M.I.A. was one of the 50 best So-Cal punk bands of the great early-'80s second wave explosion, but for some reason never received much lasting acclaim -- while seemingly all their brethren were acknowledged then and since. Sadly, their two best records, Notes From the Underground and After the Fact, are the period directly after this 37-song compendium. But Lost Boys, which captures their faster, harder beginnings, is still worth pursuing. This should have been chronological, as M.I.A.'s first release, the pulverizing, white-hot eight songs on their 1982 split LP, Last Rites for Genocide and M.I.A., is buried on tracks 14-21! Please start with them, as they're the best work here (including their pre-1985 zenith, the classic "Tell Me Why," as well as the explosive, tongue-in-cheek "I Hate Hippies"). It also puts in perspective the hardcore-thrash record they made for Alternative Tentacles, Murder in a Foreign Place. While this was their biggest seller, it's their weakest LP, with muffled production and thrash tempos that negate much of the band's melodic strength. Still, as thrash goes, this was a cut above all the sound-alike legions, more in league with Social Unrest, the young (L.A.) Youth Brigade, and the better D.C. bands. The leftist politics on these Murder tracks are anything but shrill and thoughtless, too; the title track is a reasonable condemnation of documented C.I.A. foreign intervention. In any case, hit the Last Rites stuff, and then skip to the 19 also-strong bonus tracks of various rarities (including a lot of great Notes territory in initial stages!) and live vault tracks that follow. These also include covers of hilarious punk-jokesters Alberto Y Los Trios Paranoias ("Kill"), and a lighting tight and fast demolition of the Damned's "Machine Gun Etiquette."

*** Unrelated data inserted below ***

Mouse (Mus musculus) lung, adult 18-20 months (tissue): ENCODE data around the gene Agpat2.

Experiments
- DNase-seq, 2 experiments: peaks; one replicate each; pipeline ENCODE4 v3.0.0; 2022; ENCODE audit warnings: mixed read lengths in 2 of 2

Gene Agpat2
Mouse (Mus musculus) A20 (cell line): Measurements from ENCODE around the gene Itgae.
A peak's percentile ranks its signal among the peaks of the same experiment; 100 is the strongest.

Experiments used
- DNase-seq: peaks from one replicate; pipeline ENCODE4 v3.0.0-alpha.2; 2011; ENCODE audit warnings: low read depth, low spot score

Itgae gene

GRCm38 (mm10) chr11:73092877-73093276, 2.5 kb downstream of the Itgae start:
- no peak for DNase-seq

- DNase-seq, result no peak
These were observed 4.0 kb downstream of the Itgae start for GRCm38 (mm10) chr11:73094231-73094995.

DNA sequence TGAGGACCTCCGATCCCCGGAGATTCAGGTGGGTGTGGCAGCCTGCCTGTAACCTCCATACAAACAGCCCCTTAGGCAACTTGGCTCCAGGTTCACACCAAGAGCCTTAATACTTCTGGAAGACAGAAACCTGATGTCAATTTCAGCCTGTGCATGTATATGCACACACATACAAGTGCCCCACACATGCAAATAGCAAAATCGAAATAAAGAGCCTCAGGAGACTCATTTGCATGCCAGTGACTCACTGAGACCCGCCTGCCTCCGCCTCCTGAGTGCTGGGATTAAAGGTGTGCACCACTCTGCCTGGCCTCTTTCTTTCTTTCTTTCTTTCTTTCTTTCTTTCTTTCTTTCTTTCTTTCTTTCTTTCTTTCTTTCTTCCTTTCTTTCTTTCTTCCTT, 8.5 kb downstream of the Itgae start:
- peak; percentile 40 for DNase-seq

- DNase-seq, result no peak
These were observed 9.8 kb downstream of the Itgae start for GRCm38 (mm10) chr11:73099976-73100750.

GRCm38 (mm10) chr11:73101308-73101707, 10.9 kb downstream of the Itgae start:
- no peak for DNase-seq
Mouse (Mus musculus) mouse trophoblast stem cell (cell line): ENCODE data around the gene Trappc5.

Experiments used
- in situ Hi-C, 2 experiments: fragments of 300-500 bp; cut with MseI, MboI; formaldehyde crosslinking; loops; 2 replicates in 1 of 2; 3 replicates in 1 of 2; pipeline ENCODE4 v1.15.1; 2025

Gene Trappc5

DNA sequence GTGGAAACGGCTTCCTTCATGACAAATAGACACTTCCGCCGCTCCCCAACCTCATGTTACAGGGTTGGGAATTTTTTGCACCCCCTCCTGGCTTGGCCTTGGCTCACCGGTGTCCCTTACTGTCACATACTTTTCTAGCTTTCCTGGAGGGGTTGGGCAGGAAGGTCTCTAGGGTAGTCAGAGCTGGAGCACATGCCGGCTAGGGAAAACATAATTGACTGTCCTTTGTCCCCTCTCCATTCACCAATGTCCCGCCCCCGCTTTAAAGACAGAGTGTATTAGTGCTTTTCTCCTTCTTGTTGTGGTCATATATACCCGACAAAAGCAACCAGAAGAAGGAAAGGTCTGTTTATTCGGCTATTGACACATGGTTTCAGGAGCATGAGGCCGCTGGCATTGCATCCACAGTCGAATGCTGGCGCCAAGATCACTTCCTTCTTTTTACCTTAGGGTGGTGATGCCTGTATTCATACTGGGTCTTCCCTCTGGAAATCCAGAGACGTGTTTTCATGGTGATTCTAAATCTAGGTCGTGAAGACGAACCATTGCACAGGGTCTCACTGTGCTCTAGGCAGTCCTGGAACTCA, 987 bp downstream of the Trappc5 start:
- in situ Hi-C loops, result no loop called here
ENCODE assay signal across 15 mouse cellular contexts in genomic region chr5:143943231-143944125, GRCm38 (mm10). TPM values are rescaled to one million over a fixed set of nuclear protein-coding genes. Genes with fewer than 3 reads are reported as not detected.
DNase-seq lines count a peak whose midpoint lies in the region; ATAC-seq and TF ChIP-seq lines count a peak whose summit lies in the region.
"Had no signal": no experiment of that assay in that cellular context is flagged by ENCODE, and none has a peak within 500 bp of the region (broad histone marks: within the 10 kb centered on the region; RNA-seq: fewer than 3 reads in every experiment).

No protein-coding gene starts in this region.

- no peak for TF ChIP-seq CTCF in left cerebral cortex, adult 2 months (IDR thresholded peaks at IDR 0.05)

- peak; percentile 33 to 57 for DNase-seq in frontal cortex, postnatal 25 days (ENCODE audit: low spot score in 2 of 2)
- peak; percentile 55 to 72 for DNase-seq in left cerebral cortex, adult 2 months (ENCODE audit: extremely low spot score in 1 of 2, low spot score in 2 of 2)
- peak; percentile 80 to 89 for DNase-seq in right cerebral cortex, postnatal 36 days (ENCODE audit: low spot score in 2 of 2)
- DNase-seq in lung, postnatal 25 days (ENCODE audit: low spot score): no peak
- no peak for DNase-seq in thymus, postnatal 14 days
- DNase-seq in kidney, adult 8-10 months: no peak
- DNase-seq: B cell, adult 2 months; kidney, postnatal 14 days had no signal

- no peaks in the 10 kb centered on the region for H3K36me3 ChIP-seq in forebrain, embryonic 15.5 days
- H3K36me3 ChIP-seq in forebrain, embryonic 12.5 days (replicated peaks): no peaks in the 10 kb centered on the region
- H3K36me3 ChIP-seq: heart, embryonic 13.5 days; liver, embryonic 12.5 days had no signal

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AllMusic Review by Jack Rabid